As a general rule of thumb:
make sure you highlight one as "Recommended" or so (usually the second or third cheapest if you have 4-5 choices): it should be the one that fits most of your target and that you aim to sell (thanks to anchoring)
don't have 20+ plans: too many choices will stop buyers who will then leave, thinking they'll come back when they know more, but never come back in the end. Between 3 and 6 is be a good number imho.
Also, sort by price (or most important feature like "number of servers"), from the cheapest to the most expensive: that way, buyers tend to pay more attention to the price itself instead of reading all the small details, and tend to pick the recommended choice (or the one directly on the right or left); just make sure whichever property you sort by is the one in large bold font to highlight that it's the important part, that way buyers naturally assume that the furthest one offers the most features but is the most expensive, and that the first has the least features but cheapest.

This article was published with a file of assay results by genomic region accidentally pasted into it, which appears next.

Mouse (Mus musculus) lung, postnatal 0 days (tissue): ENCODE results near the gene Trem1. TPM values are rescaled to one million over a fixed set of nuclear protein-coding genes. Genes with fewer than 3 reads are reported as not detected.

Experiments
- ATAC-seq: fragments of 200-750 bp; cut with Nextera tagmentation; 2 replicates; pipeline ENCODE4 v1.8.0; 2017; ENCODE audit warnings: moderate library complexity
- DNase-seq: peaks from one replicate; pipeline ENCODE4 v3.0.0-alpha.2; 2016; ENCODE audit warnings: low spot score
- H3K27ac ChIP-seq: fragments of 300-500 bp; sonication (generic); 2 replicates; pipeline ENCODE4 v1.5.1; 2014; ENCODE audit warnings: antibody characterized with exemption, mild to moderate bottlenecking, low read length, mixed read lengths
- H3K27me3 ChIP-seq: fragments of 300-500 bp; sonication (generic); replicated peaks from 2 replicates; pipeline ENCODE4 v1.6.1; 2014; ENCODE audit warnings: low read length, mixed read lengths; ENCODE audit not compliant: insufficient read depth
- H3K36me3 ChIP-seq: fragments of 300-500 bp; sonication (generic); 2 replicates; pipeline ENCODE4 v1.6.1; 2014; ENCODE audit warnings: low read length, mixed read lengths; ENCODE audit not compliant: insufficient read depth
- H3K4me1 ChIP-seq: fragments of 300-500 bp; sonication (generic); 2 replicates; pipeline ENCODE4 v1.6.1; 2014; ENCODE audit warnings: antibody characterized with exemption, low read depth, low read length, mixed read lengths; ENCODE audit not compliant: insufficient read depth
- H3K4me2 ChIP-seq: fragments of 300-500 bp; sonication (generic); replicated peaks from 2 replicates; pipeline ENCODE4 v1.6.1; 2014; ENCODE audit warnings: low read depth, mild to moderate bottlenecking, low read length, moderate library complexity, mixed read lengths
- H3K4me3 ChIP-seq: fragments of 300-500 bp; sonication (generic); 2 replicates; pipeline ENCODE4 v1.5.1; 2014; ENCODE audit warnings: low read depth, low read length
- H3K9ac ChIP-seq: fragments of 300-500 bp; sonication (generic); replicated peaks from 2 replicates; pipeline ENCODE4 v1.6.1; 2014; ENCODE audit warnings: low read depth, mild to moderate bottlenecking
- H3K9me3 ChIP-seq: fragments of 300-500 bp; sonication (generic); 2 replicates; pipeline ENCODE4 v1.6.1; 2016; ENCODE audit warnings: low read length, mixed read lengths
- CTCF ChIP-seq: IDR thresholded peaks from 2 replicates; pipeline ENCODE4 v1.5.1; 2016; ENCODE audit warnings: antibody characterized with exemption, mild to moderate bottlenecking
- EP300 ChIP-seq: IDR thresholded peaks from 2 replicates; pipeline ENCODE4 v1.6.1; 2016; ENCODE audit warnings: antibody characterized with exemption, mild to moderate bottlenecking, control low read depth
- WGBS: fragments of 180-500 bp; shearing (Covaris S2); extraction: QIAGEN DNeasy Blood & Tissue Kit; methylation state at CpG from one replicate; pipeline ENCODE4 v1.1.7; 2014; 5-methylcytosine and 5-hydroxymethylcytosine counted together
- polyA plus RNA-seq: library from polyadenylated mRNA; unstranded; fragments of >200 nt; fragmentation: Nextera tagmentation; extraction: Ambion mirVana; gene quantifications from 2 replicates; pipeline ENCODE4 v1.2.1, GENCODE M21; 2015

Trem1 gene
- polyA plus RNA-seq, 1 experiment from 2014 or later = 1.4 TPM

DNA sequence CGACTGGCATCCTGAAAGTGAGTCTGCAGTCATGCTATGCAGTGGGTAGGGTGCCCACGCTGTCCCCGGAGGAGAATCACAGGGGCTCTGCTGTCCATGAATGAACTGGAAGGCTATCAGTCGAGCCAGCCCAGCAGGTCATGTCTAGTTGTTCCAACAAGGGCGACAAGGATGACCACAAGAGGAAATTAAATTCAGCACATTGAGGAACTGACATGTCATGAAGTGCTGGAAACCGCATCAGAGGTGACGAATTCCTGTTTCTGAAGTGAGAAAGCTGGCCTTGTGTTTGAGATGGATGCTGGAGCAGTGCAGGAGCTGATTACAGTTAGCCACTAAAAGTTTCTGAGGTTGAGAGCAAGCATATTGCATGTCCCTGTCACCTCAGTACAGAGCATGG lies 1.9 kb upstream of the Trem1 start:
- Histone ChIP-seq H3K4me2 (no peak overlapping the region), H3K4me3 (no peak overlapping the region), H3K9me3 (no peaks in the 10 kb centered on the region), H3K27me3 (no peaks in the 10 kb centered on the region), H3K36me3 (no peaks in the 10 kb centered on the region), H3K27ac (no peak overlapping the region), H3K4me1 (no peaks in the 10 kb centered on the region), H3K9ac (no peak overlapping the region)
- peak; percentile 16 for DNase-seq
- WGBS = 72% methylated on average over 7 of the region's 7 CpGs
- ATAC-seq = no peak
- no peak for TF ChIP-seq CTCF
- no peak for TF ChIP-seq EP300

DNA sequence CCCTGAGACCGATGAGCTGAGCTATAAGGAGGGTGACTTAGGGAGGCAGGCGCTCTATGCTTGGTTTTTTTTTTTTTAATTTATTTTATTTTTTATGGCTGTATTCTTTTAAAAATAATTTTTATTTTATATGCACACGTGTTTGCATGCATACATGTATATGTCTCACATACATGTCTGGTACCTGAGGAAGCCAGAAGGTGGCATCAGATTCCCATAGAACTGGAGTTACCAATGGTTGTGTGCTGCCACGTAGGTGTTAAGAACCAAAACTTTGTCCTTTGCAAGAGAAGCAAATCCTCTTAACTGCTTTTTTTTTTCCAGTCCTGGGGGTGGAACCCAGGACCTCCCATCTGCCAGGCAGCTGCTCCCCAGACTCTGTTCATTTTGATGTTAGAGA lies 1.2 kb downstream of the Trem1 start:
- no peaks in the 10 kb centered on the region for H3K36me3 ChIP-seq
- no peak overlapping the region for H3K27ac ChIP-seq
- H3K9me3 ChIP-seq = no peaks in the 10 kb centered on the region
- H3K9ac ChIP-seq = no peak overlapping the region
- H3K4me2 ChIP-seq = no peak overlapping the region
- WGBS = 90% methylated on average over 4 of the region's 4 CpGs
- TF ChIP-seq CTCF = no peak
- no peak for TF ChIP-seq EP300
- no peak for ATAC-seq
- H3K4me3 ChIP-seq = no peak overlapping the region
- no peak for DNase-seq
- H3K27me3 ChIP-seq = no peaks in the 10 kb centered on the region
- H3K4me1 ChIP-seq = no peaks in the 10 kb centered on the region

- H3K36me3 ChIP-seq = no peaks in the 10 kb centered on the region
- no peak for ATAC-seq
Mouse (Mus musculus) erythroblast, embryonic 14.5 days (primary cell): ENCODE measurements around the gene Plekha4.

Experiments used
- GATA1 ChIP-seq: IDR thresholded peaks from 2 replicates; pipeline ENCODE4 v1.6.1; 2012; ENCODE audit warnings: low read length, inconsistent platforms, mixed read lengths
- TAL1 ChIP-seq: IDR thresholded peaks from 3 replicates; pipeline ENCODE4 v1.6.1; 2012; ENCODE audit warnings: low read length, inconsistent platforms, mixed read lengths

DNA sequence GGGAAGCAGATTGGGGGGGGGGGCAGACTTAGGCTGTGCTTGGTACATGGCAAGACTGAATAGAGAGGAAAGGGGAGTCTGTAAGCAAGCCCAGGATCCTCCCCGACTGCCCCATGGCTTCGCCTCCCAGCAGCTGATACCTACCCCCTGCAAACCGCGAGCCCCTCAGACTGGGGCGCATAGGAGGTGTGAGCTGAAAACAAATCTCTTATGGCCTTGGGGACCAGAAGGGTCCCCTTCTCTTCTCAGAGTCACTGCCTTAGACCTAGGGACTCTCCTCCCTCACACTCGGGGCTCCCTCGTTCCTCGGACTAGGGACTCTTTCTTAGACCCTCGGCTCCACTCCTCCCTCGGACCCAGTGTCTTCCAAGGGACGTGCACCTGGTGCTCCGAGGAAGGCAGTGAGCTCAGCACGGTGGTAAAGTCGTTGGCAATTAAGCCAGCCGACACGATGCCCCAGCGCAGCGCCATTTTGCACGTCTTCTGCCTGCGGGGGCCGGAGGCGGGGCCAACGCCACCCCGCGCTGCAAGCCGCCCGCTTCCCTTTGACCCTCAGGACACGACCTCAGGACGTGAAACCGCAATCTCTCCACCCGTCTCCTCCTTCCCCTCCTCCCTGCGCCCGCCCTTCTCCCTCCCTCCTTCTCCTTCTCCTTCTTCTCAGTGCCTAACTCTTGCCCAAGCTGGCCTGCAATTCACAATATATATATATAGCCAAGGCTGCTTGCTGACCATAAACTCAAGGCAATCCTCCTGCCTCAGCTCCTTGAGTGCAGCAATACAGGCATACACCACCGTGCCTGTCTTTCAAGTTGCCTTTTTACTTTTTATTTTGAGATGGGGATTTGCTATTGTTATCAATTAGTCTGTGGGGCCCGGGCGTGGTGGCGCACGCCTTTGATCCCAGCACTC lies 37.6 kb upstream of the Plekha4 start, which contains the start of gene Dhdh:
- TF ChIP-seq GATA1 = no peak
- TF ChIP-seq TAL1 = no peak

Don't be surprised if the "most expensive" / "perceived as most features" choice is seldom chosen: most people want to think they pick the best features/price ratio and rarely pick the "every single options" choice (except for software where the idea is more "I want the full version of the program instead of the limited trial").
Similar example: if you want to borrow 20$, first ask for 50$, expect refusal, then ask for 20$ as alternative: it increases your chances compared to asking 20$ directly. If you can read french, this book has many other such examples.
But as another mentionned, the best to ease your mind is to make several versions and A/B test until you're left with the most effective version :-)